Here’s another example of this method. I was on a panel on immigration that also included Glenn Spencer and John Fund and a couple of other speakers. When it was Fund’s turn to speak, he said “We shouldn’t show hostility to immigrants.” A little later he repeated the phrase, until others finally challenged him and asked, what did he mean. He said, “I wasn’t talking about anyone here.” Then why did he say it? It was obviously intended to make the audience feel that immigration restriction involves hostility to immigrants and so is a bad thing, and so they should stay away from it. But he pulled this off without having to specify any actual “hostile” statement by any actual immigration critic on the panel or elsewhere, and so he didn’t have to defend the charge.

Posted by: Lawrence Auster on October 27, 2003 2:40 PM

I would like to thank Mr. Auster for that last perceptive comment, which neatly summed up one of the many methods used by liberals, the left, and others to create a climate of opinion, or create a distorted image of such a climate. I have never seen this particular trick described. My own impression is that it dates back to the 1950s, and was used then — is still used — to create a phony impression that civil liberties, in that period, were in danger.

Posted by: Alan Levine on October 28, 2003 5:13 PM

Yes to Mr. Levine. One of the keynotes of modern conservatives is their intellectual passivity in the face of an all-encompassing liberal rhetorical environment which, like the sea, is not seen by the creatures that inhabit it. The conservatives who effectually resist that climate, or rather ocean, of opinion can be counted on one hand. Alan Keyes in the 2000 campaign did this admirably. Every time a reporter asked him a question, Keyes would say, “I don’t accept the premises of your question,” and then he would restate the question as he saw fit. The overwhelming majority of conservatives, even supposedly intellectual conservatives, lack this active element. They are mere fish swimming in the liberal ocean, taking on their coloration and even their body temperature from the surrounding watery environment.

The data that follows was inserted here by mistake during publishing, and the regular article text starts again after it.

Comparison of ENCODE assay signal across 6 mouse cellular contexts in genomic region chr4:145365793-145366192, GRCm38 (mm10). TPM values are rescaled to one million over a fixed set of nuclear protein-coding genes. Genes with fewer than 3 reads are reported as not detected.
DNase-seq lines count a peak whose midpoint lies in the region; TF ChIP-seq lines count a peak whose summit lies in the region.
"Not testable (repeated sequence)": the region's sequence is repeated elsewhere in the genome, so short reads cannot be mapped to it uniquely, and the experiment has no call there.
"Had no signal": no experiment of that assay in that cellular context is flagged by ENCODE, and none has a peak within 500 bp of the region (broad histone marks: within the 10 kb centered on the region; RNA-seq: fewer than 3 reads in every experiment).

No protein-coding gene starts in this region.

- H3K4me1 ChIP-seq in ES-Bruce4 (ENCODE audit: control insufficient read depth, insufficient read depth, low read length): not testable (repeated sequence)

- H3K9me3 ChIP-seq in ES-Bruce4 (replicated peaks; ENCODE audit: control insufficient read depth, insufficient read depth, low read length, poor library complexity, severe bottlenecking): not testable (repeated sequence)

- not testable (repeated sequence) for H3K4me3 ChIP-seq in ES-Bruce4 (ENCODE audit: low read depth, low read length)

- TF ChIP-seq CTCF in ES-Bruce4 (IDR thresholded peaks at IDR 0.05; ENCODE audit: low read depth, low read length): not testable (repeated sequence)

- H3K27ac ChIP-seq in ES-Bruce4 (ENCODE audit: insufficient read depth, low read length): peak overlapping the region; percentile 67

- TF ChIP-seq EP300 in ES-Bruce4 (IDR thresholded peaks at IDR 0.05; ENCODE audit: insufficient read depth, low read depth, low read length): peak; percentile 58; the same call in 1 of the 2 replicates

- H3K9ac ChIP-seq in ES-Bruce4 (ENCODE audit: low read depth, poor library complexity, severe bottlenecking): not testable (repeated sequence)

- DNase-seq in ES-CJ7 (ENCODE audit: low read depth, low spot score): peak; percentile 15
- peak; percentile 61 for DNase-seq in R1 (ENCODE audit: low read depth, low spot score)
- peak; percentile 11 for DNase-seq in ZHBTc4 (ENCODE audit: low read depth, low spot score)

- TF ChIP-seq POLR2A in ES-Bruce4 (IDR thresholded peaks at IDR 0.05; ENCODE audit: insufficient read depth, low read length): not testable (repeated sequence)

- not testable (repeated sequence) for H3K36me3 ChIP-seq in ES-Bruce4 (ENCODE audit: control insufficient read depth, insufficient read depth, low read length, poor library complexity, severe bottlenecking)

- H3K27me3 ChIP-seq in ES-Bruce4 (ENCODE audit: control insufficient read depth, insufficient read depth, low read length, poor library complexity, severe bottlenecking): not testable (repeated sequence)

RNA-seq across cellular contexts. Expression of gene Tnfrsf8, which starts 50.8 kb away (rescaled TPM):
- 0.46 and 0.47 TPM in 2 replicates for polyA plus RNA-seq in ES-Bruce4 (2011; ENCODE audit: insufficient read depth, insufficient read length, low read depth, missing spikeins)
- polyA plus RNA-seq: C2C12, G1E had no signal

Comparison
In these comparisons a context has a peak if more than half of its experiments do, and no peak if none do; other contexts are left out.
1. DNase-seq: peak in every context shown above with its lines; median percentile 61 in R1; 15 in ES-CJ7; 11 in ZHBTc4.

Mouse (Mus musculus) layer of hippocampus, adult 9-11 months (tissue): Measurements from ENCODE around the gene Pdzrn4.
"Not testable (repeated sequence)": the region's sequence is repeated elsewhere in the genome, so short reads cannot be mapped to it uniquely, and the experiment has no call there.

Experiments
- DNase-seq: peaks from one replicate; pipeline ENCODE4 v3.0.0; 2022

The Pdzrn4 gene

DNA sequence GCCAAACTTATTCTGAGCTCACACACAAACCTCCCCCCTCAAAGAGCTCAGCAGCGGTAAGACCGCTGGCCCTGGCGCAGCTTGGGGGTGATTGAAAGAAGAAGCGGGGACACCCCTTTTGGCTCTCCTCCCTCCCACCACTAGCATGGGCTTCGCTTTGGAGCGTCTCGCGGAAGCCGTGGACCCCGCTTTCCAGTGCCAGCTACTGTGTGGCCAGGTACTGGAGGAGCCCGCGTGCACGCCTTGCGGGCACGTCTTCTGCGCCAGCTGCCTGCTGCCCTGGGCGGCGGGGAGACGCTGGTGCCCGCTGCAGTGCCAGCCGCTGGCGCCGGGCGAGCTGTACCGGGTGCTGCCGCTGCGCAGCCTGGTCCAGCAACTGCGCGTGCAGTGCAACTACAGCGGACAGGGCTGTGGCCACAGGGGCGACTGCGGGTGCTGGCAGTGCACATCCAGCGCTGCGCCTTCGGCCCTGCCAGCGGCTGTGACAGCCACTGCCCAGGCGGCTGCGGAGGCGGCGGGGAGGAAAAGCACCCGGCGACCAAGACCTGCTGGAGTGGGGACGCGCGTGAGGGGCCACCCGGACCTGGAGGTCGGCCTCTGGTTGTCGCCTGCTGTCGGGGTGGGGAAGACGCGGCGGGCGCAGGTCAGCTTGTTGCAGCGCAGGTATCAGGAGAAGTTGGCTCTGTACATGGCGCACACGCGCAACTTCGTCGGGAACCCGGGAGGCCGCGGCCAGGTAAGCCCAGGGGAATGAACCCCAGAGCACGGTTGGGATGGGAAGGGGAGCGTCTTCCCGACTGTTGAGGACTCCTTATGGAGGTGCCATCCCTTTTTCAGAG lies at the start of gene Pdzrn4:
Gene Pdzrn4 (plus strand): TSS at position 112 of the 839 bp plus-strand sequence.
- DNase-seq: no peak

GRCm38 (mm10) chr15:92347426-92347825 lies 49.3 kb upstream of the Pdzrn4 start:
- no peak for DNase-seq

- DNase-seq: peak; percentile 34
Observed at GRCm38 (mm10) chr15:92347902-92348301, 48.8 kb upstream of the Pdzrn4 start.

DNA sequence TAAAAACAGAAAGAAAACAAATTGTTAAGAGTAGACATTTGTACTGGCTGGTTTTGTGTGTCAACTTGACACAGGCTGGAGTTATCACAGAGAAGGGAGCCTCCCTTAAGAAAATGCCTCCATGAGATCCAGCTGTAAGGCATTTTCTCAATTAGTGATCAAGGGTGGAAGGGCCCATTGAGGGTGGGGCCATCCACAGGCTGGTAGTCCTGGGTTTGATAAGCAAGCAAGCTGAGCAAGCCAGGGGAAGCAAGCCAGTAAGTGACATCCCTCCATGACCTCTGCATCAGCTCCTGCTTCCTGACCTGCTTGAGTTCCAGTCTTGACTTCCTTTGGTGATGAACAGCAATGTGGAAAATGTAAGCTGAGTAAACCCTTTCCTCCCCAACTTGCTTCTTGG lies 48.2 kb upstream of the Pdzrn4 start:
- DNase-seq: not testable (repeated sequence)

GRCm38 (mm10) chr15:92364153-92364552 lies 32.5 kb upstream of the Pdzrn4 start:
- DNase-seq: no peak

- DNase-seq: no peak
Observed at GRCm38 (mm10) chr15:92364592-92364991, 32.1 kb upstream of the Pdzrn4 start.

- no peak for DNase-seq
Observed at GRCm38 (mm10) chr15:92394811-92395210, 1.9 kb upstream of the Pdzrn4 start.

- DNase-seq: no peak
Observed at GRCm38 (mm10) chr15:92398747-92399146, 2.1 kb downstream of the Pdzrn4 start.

Posted by: Lawrence Auster on October 28, 2003 5:26 PM

Let me add some structure to my original question and summarize a few of the remarks. Public advocacy can be divided into two categories: Public speech that seeks to educate, inform, and persuade others of the truth in some regard; and public speech that advocates specific political, legal, and social policies.

In the second category, there does not seem to be much disagreement among any of us. We should advocate change in political, legal, and social policies that are destructive to blacks (and often destructive to others, as well). Examples include dismantling the welfare state, privatizing schools (or other means of breaking the stranglehold of teachers’ unions and government schools), discouraging illegitimacy and other practices that lead to children being raised with little stimulation and generally inferior parenting, exposing low academic standards within black culture and publicly challenging them to do better, etc. Along the way will be a certain amount of public speech of the first type, which seeks to inform others of the truth (about the effects of the welfare state, illegitimacy, low standards, etc.)

Purely in the realm of the first category is the proposal that we convince the public of a couple of truths not generally accepted (or at least not widely discussed): that blacks have innately lower IQs than whites, that they will probably never be economically equal to whites as a result, and that a free society does not demand the impossibility of equal outcomes for all groups, just as it cannot demand equal outcomes for all individuals.